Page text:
Here's a quiz: Three days after a training session, how much of the information will a typical attendee have retained?

Take a guess.

50 percent? Lower.

30 percent? Still too high.

The answer is 10 percent.

Amazing isn't it? It's as though insidious invaders have entered the heads of regular folks and inhibited their ability to remember information.

Even with skilled trainers presenting relevant information to receptive, intelligent people, retention is likely to be disappointing. On top of that, even fewer people actually change their behavior as a result of what they learn.

The good news is that it doesn't have to be that way. According to Marge Anderson, an education program manager with the Energy Center of Wisconsin in Madison, a few adjustments can mean the difference between a 10 percent retention rate and one of 40 percent or 50 percent.

Anderson's thinking is based on the work of Howard Gardner, a Harvard University educator whose work is changing the way people view intelligence and learning. In his 1993 book Multiple Intelligences: The Theory in Practice, Gardner identified eight different forms of human intelligence. People, he argues, are not all smart in the same way, nor do they all learn in the same way. And when you give an audience experiences that tap into more than one intelligence, retention improves.

Looking at Gardner's eight intelligences, Anderson translates each into advice that planners can use. Here are her suggestions to improve retention at educational events.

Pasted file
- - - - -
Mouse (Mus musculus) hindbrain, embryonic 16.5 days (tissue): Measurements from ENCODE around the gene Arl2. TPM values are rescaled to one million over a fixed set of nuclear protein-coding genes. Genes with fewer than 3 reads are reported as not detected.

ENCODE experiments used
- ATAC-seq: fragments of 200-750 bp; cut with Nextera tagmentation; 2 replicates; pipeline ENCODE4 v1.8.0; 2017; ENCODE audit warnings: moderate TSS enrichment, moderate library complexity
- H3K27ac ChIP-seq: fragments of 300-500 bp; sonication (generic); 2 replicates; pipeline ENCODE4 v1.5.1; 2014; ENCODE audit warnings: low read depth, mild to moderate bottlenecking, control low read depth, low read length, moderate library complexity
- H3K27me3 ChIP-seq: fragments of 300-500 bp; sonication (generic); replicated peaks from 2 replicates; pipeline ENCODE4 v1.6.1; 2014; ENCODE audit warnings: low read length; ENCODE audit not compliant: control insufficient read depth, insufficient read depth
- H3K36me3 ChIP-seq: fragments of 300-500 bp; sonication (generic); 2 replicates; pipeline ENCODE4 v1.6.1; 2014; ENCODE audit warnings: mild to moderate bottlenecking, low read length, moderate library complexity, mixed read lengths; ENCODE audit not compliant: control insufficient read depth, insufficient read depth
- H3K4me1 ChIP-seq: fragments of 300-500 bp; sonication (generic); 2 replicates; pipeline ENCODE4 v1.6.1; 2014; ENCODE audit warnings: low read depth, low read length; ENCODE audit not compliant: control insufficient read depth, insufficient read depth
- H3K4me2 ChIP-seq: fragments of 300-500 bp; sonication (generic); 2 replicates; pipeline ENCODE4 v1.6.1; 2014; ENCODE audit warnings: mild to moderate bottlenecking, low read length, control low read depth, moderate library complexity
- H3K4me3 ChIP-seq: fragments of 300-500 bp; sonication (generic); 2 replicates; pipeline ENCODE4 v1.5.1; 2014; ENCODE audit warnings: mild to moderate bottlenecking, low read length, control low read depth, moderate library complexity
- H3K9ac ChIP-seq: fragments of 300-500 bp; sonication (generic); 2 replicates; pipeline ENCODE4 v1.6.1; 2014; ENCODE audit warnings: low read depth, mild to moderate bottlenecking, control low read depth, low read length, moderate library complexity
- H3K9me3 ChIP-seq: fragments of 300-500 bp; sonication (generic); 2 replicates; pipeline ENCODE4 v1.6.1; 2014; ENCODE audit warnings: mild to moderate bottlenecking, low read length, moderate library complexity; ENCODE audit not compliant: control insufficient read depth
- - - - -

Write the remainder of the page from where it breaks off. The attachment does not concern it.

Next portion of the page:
1. Verbal/linguistic intelligence is language, listening, reading, speaking, writing. “We all have this in our meetings,” Anderson says. “We have a heavy emphasis on linguistic intelligence, such as PowerPoint slides, talking, oral presentations.”

    Anderson's advice: Drastically reduce the amount of time your presenters spend lecturing or giving PowerPoint presentations. Strive to make your audience active training participants.

  2. Logical/mathematical intelligence is problem-solving — learning things sequentially and in steps.

    Anderson's advice: Include a problem-solving activity at your meetings, something that involves analyzing, estimating, experimenting, reasoning. (Make sure to include written and verbal instructions.)

  3. Musical intelligence is learning through music — singing, keeping time, composing, or appreciating music. “There are all kinds of things I learned in the third grade that I sang, and I can't remove them from my mental hard drive,” Anderson says. “Musical intelligence has a strong connection to emotion, and emotion increases retention when you're learning.”